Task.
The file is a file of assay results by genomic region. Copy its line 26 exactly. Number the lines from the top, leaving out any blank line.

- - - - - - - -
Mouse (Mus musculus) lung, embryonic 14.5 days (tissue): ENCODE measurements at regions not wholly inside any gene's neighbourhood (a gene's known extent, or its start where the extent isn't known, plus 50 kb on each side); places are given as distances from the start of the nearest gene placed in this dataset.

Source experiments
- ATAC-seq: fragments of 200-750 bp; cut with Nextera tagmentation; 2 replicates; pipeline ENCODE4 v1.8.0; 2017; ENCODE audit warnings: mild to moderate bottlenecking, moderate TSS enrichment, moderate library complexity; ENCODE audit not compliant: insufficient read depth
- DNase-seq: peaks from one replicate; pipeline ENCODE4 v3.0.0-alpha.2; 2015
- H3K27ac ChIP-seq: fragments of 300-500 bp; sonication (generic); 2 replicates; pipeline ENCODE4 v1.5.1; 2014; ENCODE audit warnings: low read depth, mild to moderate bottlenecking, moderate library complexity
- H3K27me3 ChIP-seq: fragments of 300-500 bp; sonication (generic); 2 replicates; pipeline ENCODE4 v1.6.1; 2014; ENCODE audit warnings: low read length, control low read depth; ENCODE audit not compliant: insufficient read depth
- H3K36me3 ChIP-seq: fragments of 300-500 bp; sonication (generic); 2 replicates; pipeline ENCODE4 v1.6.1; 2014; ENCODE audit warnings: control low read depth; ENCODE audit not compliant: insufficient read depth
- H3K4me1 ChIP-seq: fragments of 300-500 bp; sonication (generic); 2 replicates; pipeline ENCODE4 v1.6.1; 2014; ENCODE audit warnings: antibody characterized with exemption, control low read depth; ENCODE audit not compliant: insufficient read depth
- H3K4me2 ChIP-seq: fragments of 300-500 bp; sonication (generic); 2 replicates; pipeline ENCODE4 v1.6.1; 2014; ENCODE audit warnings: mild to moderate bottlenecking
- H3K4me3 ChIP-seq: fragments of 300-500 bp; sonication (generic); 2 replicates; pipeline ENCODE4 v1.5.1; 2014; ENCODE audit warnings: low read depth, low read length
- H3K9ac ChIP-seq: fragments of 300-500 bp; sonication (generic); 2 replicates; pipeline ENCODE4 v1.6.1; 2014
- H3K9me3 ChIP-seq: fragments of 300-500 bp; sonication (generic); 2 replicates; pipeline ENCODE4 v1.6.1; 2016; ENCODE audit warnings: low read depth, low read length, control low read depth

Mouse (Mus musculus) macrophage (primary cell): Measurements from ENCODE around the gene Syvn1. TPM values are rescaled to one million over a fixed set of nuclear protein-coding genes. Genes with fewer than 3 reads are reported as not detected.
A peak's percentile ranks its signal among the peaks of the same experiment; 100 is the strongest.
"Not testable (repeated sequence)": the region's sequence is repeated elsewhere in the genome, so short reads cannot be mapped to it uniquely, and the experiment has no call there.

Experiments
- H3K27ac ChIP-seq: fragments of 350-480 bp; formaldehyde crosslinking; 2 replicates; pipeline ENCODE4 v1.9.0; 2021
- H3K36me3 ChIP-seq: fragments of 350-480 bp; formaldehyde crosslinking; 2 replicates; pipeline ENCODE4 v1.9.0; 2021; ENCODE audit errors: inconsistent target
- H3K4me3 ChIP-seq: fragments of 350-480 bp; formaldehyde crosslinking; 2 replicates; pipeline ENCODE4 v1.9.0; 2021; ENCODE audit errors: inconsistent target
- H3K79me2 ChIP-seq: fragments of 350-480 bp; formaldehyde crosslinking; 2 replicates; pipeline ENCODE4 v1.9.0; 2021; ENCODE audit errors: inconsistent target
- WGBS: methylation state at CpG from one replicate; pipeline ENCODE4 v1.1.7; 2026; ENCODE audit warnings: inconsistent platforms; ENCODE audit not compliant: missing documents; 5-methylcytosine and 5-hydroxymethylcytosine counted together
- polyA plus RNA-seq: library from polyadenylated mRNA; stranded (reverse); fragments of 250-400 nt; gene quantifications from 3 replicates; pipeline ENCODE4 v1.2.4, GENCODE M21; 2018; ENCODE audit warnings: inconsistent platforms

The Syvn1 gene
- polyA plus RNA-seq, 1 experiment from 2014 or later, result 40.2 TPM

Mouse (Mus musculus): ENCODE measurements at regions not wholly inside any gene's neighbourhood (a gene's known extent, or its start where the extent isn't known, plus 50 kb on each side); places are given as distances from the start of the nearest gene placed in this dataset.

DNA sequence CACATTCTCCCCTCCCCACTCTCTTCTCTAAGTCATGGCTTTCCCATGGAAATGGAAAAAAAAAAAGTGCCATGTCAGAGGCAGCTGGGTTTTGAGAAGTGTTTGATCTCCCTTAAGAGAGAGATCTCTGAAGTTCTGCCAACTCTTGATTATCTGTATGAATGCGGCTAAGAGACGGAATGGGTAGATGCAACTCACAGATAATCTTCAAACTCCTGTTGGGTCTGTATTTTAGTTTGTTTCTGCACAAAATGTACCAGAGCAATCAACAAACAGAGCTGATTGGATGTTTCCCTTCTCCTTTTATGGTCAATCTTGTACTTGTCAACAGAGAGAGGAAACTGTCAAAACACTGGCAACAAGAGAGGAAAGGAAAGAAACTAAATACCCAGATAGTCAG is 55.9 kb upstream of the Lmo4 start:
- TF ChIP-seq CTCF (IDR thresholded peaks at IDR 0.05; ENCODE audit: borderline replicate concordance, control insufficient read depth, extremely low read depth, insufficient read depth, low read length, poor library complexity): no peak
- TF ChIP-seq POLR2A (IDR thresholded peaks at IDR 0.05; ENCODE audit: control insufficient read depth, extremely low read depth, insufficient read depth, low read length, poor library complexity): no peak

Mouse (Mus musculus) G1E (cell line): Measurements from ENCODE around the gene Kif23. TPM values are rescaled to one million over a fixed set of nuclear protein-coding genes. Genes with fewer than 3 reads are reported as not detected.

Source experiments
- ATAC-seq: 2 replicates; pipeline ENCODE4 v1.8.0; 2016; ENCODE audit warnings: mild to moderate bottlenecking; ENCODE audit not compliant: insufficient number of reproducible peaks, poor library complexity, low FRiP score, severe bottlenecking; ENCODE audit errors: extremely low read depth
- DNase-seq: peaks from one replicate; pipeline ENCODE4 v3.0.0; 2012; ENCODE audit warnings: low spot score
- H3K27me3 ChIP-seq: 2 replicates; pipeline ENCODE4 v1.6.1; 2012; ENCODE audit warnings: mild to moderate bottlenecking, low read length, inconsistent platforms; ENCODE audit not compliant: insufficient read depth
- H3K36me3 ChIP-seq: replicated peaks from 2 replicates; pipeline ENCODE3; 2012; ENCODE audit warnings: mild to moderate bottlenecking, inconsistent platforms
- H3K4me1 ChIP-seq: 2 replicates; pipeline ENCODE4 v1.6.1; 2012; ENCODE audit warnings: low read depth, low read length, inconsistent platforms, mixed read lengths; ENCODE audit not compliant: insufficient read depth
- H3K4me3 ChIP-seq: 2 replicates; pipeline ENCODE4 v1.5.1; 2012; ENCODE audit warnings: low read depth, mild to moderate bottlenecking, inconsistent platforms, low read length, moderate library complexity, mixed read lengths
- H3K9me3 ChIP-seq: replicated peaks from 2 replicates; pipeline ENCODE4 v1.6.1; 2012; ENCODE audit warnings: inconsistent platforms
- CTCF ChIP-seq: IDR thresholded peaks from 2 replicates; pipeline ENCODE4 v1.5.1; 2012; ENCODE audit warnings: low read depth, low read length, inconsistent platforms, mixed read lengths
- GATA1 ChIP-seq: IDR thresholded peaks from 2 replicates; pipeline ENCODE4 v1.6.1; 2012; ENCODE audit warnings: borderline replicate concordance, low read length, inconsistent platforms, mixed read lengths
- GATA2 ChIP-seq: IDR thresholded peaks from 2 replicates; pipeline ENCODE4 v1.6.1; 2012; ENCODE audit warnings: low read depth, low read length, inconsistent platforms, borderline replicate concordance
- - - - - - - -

DNA sequence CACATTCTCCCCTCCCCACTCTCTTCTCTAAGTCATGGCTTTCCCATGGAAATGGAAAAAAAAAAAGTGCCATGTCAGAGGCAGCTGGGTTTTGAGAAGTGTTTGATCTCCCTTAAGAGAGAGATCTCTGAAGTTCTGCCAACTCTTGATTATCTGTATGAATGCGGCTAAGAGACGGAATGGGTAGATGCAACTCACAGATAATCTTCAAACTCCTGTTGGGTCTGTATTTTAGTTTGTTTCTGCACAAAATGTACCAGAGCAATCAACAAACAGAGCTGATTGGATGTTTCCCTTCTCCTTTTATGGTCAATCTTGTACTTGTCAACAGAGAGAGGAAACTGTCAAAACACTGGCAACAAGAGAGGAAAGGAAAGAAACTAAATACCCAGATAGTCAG is 55.9 kb upstream of the Lmo4 start: